This is the final post in this mini-series. I have made use of Ephesians 6:10-20 to commend Christian resistance to evil. In the first post, we looked at the motive for resistance. In the second one, we explored the mindset for it. In this post, I offer an overview of the sevenfold methodology which Paul instructed the Ephesians to use. He called it putting on the full armor of God.
Before looking at each of the component, I want to repeat one thing I noted in the last post: every piece of the armor was given to the soldier, a way for Paul to remind the Ephesians that resistance is by grace. We manifest the fruit of resistance by the root of contemplation. He made this clear in the seventh method—prayer, which we will say more about farther along. For now, we see that “the battle is the Lord’s,” and God provides what we need to practice Christian resistance. Paul describes this provision using seven pieces of armor.
The first piece is the belt of truth. Paul is not talking about broad-based, generic truth, but rather about a focused truth that resists and overcomes “rulers and authorities.” He does not describe the specifics of the truth he has in mind. I think this is because of the length of time he spent in Ephesus. In addition to a brief visit, he lived there for three and a half years preaching and teaching the faith. That’s more than enough time for him to have taught the people what he meant by truth. In fact, I believe he listed the pieces of armor without commentary because he had previously taught them in detail about each one. By mentioning them again in the letter it was his way of saying, “Remember what we talked about when I was with you; it’s time for you put what you know into practice. It’s time to put on the full armor of God, and use it overcome evil with good.”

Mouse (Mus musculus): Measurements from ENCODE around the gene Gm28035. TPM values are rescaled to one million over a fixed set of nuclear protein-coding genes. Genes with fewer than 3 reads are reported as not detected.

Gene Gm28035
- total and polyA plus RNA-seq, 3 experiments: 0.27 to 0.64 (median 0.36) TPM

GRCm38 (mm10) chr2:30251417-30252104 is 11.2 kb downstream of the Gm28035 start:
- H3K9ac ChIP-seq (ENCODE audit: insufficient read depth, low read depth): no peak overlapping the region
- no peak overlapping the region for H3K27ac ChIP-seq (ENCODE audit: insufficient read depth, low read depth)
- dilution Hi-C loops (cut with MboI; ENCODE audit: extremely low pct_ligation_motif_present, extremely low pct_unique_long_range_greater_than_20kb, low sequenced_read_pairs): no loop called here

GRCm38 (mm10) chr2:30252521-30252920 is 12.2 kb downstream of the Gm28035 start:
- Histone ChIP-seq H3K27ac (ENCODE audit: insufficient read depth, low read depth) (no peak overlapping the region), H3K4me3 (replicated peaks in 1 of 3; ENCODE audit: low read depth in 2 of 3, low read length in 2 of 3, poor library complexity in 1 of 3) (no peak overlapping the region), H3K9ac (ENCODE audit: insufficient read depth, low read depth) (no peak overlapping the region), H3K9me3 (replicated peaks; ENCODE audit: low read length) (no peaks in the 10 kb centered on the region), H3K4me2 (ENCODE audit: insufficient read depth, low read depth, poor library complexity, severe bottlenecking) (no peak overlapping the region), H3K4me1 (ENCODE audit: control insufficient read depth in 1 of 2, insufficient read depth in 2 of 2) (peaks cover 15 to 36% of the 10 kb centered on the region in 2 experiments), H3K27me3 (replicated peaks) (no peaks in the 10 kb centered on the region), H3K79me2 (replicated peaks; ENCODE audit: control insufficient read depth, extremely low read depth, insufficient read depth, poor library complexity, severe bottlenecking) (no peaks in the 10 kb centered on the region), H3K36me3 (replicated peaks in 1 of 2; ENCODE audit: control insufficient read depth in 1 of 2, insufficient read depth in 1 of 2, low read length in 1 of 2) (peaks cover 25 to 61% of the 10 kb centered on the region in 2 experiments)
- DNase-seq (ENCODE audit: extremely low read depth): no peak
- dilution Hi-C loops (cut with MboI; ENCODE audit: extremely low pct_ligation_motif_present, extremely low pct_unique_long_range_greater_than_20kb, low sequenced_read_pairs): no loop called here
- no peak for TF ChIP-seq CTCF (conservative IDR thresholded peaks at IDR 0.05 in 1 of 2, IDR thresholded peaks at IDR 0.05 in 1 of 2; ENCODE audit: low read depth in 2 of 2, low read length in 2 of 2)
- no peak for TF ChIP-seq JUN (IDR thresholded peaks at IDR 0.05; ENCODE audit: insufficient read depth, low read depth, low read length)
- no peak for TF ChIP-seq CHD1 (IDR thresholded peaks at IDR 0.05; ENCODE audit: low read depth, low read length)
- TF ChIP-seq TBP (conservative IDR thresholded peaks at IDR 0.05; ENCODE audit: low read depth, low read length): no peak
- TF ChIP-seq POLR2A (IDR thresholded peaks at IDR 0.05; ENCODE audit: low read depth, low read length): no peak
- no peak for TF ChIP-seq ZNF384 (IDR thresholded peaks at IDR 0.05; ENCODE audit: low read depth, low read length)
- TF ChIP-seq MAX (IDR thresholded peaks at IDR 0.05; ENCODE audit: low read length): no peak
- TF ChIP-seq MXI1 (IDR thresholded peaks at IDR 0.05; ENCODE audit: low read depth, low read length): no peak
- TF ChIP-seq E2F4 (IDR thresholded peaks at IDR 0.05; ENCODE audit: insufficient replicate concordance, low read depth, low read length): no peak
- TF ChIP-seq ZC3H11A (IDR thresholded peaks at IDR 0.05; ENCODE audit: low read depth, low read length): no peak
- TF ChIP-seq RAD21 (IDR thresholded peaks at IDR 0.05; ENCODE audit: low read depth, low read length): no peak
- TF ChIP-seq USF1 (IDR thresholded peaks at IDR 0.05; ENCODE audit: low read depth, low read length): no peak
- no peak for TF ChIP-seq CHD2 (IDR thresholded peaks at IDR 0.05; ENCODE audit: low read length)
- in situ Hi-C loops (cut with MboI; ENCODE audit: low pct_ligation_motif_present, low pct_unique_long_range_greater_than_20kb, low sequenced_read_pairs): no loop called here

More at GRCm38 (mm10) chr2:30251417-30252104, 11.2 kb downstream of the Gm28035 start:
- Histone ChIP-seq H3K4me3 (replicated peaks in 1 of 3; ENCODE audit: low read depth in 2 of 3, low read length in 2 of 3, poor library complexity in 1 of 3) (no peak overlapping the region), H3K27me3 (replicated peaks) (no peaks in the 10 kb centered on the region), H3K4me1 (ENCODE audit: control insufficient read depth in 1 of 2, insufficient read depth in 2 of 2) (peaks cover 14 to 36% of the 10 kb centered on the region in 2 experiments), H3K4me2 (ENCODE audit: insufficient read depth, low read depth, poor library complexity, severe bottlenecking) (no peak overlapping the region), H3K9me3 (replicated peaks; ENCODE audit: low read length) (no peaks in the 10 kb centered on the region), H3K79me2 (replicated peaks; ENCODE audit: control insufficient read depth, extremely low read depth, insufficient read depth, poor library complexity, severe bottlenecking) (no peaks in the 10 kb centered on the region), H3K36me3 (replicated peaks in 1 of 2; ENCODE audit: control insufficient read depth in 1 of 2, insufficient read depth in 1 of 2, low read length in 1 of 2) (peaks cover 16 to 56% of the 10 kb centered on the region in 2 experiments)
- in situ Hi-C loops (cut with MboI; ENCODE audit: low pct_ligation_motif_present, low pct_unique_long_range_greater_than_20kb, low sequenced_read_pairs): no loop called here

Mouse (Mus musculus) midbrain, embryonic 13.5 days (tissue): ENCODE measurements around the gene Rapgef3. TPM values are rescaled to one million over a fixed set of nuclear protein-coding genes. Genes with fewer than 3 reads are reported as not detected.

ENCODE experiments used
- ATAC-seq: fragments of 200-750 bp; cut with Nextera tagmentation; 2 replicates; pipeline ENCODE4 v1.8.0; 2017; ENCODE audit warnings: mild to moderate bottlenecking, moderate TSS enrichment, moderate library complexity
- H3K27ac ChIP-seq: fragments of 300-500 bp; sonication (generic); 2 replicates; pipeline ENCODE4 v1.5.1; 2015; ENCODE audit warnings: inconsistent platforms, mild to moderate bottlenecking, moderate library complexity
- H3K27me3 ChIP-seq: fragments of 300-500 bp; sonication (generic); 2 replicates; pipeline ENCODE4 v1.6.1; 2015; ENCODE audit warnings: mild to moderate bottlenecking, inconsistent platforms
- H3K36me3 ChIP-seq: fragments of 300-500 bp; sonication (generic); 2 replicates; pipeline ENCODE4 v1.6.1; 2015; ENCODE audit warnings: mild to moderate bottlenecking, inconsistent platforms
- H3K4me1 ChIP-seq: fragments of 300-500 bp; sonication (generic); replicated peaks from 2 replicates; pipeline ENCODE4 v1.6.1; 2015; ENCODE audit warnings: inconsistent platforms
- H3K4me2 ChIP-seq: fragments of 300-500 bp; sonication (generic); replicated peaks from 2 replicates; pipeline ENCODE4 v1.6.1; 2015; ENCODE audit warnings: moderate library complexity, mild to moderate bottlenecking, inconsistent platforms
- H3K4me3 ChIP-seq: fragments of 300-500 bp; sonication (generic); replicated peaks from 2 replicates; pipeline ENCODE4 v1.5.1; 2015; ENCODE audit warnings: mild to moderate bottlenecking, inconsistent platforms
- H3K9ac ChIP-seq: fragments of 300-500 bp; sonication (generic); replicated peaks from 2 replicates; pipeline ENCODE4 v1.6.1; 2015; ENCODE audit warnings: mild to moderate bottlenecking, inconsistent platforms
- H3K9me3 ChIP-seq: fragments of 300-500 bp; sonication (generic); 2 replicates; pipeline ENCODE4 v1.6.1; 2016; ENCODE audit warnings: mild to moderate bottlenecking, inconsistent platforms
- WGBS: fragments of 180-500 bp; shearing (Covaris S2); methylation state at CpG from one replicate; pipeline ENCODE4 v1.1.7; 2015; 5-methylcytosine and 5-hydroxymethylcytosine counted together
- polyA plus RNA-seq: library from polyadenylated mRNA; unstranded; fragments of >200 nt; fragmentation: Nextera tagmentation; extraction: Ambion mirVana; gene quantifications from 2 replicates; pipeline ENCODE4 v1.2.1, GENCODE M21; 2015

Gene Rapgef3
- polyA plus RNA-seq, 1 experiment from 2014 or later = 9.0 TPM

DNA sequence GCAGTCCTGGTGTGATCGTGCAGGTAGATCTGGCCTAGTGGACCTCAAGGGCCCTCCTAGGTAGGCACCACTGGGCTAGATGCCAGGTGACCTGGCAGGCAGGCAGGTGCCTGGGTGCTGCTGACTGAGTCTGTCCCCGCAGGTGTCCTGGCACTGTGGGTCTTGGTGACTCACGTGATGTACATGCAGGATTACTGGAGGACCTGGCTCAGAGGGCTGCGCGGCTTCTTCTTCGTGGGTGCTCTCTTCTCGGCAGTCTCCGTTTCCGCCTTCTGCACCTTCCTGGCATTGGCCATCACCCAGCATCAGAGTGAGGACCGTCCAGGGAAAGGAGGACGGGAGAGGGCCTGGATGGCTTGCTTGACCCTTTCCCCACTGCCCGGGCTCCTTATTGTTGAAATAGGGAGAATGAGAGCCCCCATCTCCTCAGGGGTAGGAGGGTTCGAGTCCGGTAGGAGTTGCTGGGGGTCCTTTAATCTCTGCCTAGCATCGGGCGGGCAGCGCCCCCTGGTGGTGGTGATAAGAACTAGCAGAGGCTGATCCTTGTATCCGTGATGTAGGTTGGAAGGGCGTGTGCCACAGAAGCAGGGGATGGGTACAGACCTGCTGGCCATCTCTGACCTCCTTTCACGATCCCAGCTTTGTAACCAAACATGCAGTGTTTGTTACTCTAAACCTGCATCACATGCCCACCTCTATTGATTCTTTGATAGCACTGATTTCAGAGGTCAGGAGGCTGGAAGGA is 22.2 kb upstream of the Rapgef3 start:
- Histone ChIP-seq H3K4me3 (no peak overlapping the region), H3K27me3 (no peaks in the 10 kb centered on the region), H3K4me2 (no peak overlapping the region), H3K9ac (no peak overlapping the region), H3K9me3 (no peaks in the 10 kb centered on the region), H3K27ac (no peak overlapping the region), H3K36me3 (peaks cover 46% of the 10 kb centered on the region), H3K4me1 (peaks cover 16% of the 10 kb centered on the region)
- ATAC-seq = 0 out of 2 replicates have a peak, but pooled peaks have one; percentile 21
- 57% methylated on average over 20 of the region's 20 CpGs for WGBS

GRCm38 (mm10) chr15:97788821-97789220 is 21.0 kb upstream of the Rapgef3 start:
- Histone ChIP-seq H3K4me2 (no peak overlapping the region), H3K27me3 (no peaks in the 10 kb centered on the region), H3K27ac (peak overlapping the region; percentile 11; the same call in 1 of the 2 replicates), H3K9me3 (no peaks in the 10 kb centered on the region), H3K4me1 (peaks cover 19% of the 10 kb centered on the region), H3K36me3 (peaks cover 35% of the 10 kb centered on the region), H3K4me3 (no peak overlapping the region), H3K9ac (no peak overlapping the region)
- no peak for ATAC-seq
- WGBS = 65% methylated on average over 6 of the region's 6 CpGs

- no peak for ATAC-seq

With respect to truth as he had it in mind, we can look at passages in other letters where Paul was wearing the belt of truth to resist evil. I would note here his letters to the Galatians (possibly his earliest letter) where he was resisting the evil of the Judaizers, and the letter to the Colossians where he resisted pagan philosophy. It’s impossible to go into detail about this here, but a study of these letters reveals several dimensions of truth that challenged imperialism—i.e. the political-religious collusion which enthroned the evil of egotism and ethnocentrism. I would note the truths of universality (Colossians 1:15-20, and 3:11), oneness (Galatians 3:28), deliverance from legalism (almost the entirety of Galatians), and freedom (Galatians 5:1).  Truth of this nature challenged the “rulers and authorities” and offered people another way of living called the kingdom of God. This is the truth that, like a belt, encircles us and holds up our clothing as we move around, giving us dexterity and activity.